By Arthur Lightbourn
Best-selling author Craig Nelson was the guest speaker at the March 15 luncheon of the Rancho Santa Fe Literary Society at The Grand Del Mar. The luncheon series is sponsored by Northern Trust, the Rancho Santa Fe Community Center and this newspaper. The next luncheon on April 19 will feature physician/novelist Abraham Verghese and his latest book, “Cutting for Stone.”
Ironically, after spending four-and-a-half-years researching and writing “Rocket Men: The Epic Story of the First Men on the Moon,” Craig Nelson was asking himself the same question that troubled the astronauts who made the historic Apollo 11 voyage to and from the moon in 1969.
“Once you’ve been to the moon, what do you do next?”
For Nelson, it took about a year for him to find his bearings as a writer again to decide on his next book called “The Age of Radiance,” scheduled for publication in 2013, the story of the discovery of radioactivity and the birth of nuclear science, power, medicine and bombs.
But for astronauts Neil Armstrong, commander of Apollo 11, Buzz Aldrin, lunar module pilot, and Mike Collins, command module pilot, it was even more complicated. Their lives, especially of the two men who first stepped onto the lunar surface — Armstrong first and Aldrin second —were dramatically impacted and changed forever.
And, for America itself, after experiencing unprecedented global applause and approval for its awe-inspiring achievement, the question, after 41 years, is still being asked: What will be the next “giant leap for mankind” in the human exploration of outer space and who will be able pull it off.
We interviewed the 56-year-old author and former New York book editor prior to his March 15 luncheon talk to the Rancho Santa Fe Literary Society at The Grand Del Mar.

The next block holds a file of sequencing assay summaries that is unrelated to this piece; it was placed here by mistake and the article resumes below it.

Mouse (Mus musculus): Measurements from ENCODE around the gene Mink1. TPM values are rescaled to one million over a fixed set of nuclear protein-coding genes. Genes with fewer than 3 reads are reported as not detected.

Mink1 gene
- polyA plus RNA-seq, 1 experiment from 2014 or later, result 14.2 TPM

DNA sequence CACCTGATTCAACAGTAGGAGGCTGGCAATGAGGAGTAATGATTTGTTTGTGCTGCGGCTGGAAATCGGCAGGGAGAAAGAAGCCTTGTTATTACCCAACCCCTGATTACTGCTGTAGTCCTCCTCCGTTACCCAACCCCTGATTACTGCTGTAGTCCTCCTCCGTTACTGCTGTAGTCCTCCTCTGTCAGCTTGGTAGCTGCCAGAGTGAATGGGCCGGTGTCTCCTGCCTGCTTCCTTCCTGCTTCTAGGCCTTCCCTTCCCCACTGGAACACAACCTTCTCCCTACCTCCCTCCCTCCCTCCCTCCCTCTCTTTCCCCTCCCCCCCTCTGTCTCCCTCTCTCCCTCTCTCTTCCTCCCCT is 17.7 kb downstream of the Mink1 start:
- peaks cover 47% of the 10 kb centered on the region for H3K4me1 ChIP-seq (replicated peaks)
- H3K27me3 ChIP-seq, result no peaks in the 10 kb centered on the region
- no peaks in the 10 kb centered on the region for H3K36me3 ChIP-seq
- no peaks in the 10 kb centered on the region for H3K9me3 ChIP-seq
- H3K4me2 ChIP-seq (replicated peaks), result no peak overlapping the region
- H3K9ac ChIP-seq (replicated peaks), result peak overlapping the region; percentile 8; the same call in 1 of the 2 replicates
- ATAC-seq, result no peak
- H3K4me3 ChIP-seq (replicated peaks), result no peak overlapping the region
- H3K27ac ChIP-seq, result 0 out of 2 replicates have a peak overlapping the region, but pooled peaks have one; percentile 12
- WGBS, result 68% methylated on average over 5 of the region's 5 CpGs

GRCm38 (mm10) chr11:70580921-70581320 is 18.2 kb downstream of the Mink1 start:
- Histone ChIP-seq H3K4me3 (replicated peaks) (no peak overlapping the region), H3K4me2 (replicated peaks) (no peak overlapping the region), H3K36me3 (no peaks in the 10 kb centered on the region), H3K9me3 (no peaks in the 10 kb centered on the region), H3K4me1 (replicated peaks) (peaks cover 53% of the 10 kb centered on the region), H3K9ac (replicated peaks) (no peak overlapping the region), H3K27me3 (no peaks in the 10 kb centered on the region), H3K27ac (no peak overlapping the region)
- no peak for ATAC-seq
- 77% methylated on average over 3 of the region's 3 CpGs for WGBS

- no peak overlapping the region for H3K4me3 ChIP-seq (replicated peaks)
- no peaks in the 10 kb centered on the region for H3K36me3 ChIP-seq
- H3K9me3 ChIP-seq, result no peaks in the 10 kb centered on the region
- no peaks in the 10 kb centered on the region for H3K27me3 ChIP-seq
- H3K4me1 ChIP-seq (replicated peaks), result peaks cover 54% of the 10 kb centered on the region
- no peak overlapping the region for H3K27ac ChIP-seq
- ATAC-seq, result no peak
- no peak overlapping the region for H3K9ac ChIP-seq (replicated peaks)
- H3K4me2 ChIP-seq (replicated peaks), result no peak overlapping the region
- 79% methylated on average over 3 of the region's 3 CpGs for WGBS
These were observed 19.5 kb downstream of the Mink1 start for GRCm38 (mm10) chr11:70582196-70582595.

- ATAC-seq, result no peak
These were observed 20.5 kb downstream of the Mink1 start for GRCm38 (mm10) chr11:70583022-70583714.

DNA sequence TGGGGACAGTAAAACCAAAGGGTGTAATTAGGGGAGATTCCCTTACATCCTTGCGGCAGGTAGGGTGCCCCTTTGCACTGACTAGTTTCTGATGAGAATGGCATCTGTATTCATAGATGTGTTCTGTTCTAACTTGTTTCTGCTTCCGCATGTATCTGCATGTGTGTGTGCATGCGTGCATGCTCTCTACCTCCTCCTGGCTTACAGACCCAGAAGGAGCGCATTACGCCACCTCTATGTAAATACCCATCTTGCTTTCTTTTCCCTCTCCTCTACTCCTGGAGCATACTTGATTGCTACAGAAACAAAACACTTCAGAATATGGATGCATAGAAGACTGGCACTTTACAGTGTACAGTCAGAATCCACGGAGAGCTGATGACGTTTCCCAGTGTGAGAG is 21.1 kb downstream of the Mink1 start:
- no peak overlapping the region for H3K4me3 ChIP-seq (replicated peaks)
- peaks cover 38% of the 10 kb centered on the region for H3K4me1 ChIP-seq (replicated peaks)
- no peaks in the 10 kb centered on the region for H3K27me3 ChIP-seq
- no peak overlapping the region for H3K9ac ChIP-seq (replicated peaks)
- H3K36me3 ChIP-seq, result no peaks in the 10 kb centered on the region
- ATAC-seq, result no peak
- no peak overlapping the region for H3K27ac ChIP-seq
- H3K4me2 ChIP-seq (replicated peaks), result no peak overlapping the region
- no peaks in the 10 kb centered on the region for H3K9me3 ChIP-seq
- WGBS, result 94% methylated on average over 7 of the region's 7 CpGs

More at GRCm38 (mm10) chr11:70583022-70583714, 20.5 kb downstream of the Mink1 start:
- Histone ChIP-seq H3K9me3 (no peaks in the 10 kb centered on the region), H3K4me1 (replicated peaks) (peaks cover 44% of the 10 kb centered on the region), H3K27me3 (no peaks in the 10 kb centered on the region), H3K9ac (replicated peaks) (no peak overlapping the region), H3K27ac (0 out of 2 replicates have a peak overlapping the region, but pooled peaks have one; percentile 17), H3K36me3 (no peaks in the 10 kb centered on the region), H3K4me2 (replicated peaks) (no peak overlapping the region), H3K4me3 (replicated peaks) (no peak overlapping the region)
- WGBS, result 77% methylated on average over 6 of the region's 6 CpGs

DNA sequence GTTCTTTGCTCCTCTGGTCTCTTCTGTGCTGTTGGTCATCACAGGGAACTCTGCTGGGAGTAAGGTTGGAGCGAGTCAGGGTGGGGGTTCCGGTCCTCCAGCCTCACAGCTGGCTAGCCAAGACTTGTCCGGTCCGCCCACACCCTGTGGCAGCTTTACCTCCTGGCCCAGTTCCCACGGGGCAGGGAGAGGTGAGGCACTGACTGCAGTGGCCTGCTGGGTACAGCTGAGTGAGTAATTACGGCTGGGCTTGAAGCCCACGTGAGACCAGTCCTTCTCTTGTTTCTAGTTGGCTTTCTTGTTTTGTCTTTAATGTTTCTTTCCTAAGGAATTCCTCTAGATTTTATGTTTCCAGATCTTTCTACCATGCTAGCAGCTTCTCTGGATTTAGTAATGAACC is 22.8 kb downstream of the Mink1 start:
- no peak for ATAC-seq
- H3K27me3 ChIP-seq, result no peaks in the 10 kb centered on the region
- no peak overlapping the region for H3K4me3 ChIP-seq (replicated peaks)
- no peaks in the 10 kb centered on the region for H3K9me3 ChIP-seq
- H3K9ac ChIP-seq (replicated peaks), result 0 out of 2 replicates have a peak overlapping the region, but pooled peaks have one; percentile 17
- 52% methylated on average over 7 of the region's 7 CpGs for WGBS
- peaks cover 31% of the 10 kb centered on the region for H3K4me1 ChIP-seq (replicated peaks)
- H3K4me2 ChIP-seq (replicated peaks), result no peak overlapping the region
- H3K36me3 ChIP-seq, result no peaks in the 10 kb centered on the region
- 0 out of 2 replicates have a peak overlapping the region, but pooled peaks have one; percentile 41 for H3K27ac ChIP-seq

“Rocket Man” is his third book since he became a full-time history-genre writer after 20 years as an executive editor for Harper & Row, Disney, and Random House.
As an editor, Nelson oversaw the publishing (and in some cases the “ghostwriting”) of 20 New York Times’ bestsellers, including books by celebrities Annie Leibovitz, Lily Tomlin, Andy Warhol, Roseanne Barr, Alex Trebek, William Shatner, John Lennon, and Keith Richards.
As a freelance writer, Nelson’s books include: “The First Heroes,” an account of the Doolittle Raid, the first U.S. bombing raids on Japan in 1942 following the Japanese attack on Pearl Harbor; and “Thomas Paine: Enlightment, Revolution and the Birth of Modern Nations.”
Asked what motivated him to write Rocket Men, he said, as America approached 2009 and the 40th anniversary of landing the first man on the moon, there had not been any one book that “told you everything about going to the moon, how did it happen, how and why did we do it, and why don’t we do that any more.”
He wanted, he said, to approach the subject as a historian “to do a ‘big picture’ look at this event.”
In his research, which included countless interviews and examining 23,000 pages of NASA oral histories and declassified CIA documents, he was surprised to discover that “no one had tried to integrate the ‘Space Race’ into the Cold War.”